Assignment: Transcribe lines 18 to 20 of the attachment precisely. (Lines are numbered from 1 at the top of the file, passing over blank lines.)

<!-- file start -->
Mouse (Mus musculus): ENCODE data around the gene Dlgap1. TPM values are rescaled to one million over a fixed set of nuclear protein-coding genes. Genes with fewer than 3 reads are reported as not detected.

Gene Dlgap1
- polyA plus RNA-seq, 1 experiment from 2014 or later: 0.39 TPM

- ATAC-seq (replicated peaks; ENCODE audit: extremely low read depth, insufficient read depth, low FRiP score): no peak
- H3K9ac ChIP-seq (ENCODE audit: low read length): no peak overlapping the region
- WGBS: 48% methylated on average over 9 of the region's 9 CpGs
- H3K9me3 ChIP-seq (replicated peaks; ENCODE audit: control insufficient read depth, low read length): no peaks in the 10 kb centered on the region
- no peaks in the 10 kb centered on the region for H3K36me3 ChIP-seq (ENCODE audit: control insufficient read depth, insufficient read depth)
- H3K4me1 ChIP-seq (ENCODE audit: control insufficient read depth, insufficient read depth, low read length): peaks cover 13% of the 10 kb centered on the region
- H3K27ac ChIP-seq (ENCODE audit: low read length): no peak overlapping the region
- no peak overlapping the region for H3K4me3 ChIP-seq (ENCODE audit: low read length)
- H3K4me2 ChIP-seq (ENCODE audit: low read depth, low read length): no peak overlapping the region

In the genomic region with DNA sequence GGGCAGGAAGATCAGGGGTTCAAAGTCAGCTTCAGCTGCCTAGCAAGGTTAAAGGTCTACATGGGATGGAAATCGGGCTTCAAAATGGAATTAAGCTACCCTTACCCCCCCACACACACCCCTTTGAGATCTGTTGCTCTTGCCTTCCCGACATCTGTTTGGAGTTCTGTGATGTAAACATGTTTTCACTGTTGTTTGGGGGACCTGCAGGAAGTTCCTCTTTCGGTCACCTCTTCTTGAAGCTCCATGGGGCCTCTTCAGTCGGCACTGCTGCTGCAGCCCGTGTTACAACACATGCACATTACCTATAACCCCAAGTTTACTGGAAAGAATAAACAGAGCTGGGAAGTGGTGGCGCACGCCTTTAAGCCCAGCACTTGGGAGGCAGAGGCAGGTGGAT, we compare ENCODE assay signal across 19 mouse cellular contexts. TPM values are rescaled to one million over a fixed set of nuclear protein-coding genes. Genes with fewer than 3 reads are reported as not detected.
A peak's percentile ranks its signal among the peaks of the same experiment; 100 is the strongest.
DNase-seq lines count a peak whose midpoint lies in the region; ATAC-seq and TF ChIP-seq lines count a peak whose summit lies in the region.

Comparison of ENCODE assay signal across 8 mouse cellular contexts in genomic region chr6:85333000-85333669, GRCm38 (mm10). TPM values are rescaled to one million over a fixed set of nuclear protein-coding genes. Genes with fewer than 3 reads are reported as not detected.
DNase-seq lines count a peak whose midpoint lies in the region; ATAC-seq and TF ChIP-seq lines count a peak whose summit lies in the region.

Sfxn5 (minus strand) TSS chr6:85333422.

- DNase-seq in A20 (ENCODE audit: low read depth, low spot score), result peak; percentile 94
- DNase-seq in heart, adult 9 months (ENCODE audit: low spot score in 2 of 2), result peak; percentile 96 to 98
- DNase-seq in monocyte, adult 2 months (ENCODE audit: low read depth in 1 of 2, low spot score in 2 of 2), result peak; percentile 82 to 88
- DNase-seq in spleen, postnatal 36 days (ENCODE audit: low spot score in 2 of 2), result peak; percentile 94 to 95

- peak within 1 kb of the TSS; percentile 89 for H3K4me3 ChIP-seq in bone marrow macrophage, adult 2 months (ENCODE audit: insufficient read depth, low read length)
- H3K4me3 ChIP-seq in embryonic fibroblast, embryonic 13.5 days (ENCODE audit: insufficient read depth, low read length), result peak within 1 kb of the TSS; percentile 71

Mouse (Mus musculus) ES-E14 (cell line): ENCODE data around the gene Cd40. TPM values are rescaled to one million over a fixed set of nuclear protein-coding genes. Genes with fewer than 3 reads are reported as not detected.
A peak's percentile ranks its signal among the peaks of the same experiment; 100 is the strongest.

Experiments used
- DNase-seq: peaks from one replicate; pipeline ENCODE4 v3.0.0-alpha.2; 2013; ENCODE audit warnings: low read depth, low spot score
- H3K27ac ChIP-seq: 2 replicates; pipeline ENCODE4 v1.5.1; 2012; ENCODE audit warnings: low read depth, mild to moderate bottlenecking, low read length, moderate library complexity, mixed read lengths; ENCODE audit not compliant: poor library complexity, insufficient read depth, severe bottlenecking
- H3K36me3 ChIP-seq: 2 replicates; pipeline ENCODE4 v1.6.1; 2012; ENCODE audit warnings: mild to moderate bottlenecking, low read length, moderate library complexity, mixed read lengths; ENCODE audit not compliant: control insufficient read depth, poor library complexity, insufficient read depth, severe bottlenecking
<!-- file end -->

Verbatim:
Sfxn5 (minus strand) TSS chr6:85333422.

- DNase-seq in A20 (ENCODE audit: low read depth, low spot score), result peak; percentile 94
- DNase-seq in heart, adult 9 months (ENCODE audit: low spot score in 2 of 2), result peak; percentile 96 to 98